By Samantha Kizner ‘19, Staff Writer
Stereotypes and stigmas surround nearly everything in society. However, the stigma around mental health is more prominent than many other stereotypes. Mental health issues are more common than most would expect, and in order for it to be dealt with in a proper and respectful manner stereotypes must be broken. Matthew Tom ’16 and Alexa Marcasciano ’16 are working together to end these stereotypes.
Tom and Marcasciano will be doing so through their senior project, which they are both contributing to in unique ways. Tom creates visual art pieces, whereas Marcasciano writes poems. Both of their contributions are inspired by 15 anonymous responses to questions about mental health. While the art is unique to their project, the responses are not. “Our project is a continuation of a project I did with the Wellesley Interact Club,” Tom said.
Tom, along with his friend Teddy Sevilla ’16, who is not a part of the senior project, left boxes around Newton Wellesley Hospital patient rooms with questions regarding mental health attached. Now, Marcasciano and Tom are utilizing these responses to help break the stigma of mental health by adding the new element of art. “We hope that our works will connect to people and make them think about mental health differently,” Marcasciano said.
Tom and Marcasciano split up the responses evenly, and made sure that each response had a least one poem or piece of art with it. Although, they also took their own feelings towards the responses into consideration as well. “We split them based on what we individually felt most inspired by, and by what responses we thought would work better in words or translated into art,” Marcasciano said.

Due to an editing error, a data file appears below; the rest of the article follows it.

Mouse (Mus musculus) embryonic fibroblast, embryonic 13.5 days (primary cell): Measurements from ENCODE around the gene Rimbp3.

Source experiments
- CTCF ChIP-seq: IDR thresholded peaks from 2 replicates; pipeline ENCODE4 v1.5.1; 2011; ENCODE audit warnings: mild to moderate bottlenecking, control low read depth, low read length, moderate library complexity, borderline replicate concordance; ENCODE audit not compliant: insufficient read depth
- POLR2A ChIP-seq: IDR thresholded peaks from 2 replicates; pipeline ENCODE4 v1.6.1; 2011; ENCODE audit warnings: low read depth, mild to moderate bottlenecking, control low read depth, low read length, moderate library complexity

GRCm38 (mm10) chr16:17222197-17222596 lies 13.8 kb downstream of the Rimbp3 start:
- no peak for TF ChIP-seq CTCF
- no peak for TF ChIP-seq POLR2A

However, it wasn’t as simple as just splitting up the responses and getting right to work. Marcasciano and Tom had to be careful that what they created wasn’t going to be offensive, but also had to avoid being cliche about the touchy subject. “One challenge has been trying to explore mental health without being cliche or stereotypical. I try as much as I can to craft a unique story in my poems,” Marcasciano said.
Due to the touchiness of mental health, and the caution most people take in discussing it, trying to break its stereotypes is difficult. Tom, who is currently enrolled in drawing and painting intensive and metals intensive, thought art was the perfect approach due to his experience with it. Also, art provides an ease that is often absent when discussing mental health. “We wanted to find a way to talk about mental health in a way that is more accessible and less intimidating than talking about the difficult subject, and we thought that art would be a great way to do so,” Tom said.
Tom and Marcasciano have put much work into their project, both due to passion for their work and the public destination of the project. Once the poems and artwork have been completed, they will be displayed in Newton Wellesley hospital.